Eastwood And Adams Make "Curve" A Worthy Diversion

When it comes to the movies, predictability can be a fickle thing. Like the satisfaction of hearing a familiar pop song or the comfort of a worn-out blanket, inevitability within a film can provide genuine warmth. At other times, predictability can be read as triteness – a slap in the face to an audience, a suggestion that they’re not worthy of being challenged. “Trouble With The Curve” is a little bit of both, a decidedly fluffy film that walks a tightrope between gentle, congenial Americana and outright schmaltz. The strength of the performances keeps the humdrum narrative on life support, but an absolutely dreadful ending leaves a bitter aftertaste to an otherwise pleasant affair.

For the first time in nearly 20 years, Clint Eastwood stars in a film he didn’t direct, handing over the reigns to his longtime assistant director, Robert Lorenz. Eastwood plays Gus, an elderly baseball scout for the Atlanta Braves. Gus is having increasing problems with his eyesight, awkwardly depicted by some blurry (and unnecessary) first-person shots, and he’s in danger of losing his job. One of his co-workers, the always affable John Goodman (as Pete Klein), vehemently supports Gus and his particular brand of scouting – the idea that computers can’t and won’t replace real-live human beings as stewards of the game. Matthew Lillard plays Phillip Sanderson, another of Gus’ co-workers – a slimy Theo Epstein-type who wants baseball’s old guard put out to pasture.

In many ways, “Curve” is the antithesis of last year’s “Moneyball,” but both paint loving portraits of good baseball men who persist in the face of probable failure. Interestingly, both have daughters that should be bigger parts of their lives than they are. Amy Adams plays Gus’ daughter, Mickey, a brilliant but aloof 33 year-old who’s about to make partner at her law firm. At the urging of Pete, she follows her father to North Carolina to keep him company as he scouts the next big thing for the upcoming draft. Justin Timberlake shows up as Johnny, a former big league pitcher turned aspiring scout for the Red Sox, and love interest for Mickey. Johnny’s likable enough, but it’s hard to buy Timberlake in the part. He’s not the earthy “good ol’ boy” that the role suggests and he doesn’t show much range with the character.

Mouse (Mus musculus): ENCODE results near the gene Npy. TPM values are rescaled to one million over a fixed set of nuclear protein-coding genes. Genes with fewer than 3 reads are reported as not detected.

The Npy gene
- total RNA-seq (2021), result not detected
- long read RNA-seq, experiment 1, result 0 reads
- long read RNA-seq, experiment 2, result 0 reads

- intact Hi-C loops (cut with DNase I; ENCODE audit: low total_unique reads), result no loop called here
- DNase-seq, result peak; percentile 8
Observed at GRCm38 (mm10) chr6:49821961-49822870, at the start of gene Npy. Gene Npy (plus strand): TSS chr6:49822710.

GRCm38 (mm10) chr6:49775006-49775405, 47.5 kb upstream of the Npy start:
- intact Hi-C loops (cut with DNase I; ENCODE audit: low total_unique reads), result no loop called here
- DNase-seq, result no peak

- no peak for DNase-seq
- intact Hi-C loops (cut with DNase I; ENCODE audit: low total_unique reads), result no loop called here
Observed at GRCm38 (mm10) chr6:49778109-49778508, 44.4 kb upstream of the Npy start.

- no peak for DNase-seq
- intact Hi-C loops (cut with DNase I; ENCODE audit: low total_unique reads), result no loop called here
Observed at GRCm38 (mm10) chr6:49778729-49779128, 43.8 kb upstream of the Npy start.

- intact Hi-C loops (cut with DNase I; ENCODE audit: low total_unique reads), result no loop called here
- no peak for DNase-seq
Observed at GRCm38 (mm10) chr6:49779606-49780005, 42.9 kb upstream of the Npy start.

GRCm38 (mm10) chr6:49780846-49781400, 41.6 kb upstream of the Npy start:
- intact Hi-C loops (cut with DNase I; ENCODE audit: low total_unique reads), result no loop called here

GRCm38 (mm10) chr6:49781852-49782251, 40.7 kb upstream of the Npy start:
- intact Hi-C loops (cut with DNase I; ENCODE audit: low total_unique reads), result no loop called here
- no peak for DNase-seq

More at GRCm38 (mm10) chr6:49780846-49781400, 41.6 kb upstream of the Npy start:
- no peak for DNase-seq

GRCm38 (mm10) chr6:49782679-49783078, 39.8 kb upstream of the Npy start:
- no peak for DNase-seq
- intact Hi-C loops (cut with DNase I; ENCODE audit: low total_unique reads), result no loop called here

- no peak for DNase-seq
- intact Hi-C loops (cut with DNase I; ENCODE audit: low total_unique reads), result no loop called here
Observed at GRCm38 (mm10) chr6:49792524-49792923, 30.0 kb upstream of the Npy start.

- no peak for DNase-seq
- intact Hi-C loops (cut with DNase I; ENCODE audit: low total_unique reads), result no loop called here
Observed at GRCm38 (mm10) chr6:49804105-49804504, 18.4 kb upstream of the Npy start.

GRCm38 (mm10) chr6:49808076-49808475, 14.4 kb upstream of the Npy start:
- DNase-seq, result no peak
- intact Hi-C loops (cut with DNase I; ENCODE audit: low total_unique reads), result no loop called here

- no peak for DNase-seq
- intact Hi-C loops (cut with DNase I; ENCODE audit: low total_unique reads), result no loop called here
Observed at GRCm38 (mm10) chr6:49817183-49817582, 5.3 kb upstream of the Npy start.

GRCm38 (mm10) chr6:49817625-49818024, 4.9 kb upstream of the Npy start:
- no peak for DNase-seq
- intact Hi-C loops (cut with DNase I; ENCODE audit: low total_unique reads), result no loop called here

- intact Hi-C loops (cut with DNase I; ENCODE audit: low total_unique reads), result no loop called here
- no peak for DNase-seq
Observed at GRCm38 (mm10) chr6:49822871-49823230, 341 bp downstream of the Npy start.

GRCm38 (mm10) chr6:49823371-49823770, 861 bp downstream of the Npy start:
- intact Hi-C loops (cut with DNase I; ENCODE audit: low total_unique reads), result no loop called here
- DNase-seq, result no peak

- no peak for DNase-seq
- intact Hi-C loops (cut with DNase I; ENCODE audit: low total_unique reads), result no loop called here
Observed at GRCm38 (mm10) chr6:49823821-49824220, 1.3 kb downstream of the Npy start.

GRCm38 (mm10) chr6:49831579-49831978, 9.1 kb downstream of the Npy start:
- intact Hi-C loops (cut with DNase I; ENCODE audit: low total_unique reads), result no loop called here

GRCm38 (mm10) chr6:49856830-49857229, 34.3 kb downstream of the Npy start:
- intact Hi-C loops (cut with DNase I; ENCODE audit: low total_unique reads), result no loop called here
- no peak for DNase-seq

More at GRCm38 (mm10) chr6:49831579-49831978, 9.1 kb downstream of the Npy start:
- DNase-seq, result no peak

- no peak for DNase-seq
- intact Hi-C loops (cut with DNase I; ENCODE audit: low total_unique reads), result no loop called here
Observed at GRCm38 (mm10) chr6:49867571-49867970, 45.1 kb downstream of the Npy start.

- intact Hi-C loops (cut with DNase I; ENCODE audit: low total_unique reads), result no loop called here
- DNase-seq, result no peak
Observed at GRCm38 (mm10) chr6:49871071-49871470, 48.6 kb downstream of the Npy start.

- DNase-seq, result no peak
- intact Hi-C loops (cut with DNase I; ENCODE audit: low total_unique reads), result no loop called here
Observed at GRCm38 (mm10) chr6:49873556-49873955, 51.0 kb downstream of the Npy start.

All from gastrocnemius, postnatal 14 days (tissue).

The rapport between Eastwood and Adams is the backbone of the film and it’s pretty fantastic. Their relationship is believably strained because the latter displays the same vivacious stubbornness that Clint is known for. Amy Adams is absolutely the reason to see this film, and I’m not sure I’ve thought that about anything she’s been in, no matter how good her track record. As for Eastwood, at this point in his career, his facial expressions range from “there’s a fly in my ointment” to “I have severe irritable bowel syndrome,” but it doesn’t matter because his raspy-as-ever voice communicates every word with an unrivaled succinctness. He’s playing a much more laid back version of his “Gran Torino” character, but the message is the same: “I’m old and I’m pissed off.”

Unfortunately, the reason for that crankiness isn’t handled nearly as well as it was in “Gran Torino.” The aforementioned third act is a disaster – a pleasantly laid back film turns into a sitcom as various plot threads are tied together in rousingly stupid fashion. The villain of the piece is treated as though he was just found out by Scooby Doo and his gang (coincidentally, Matthew Lillard is involved) and our heroes unite to save the day in a manner that suggests no one involved in the film has any idea how baseball works. Still, “Trouble With The Curve” is a picture of small pleasures, and a lunkheaded finale isn’t enough to ruin all of the good will it earns through its first two acts. This is certainly passable entertainment, and since I’ve avoided all baseball clichés thus far, I get a couple freebies – “Curve” comes perilously close to a third strike, but ultimately, it’s a solid seeing-eye single. And sometimes that’s enough to win a game.

-J. Olson

Rating: ★★★ out of ★★★★★ (Okay)

Release Date: September 21, 2012
Studio: Warner Bros. Pictures
Director: Robert Lorenz
Screenwriter: Randy Brown
Starring: Clint Eastwood, Amy Adams, Justin Timberlake, John Goodman, Robert Patrick, Matthew Lillard, Scott Eastwood, Joe Massingill
MPAA Rating: PG-13 (for language, sexual references, some thematic material and smoking)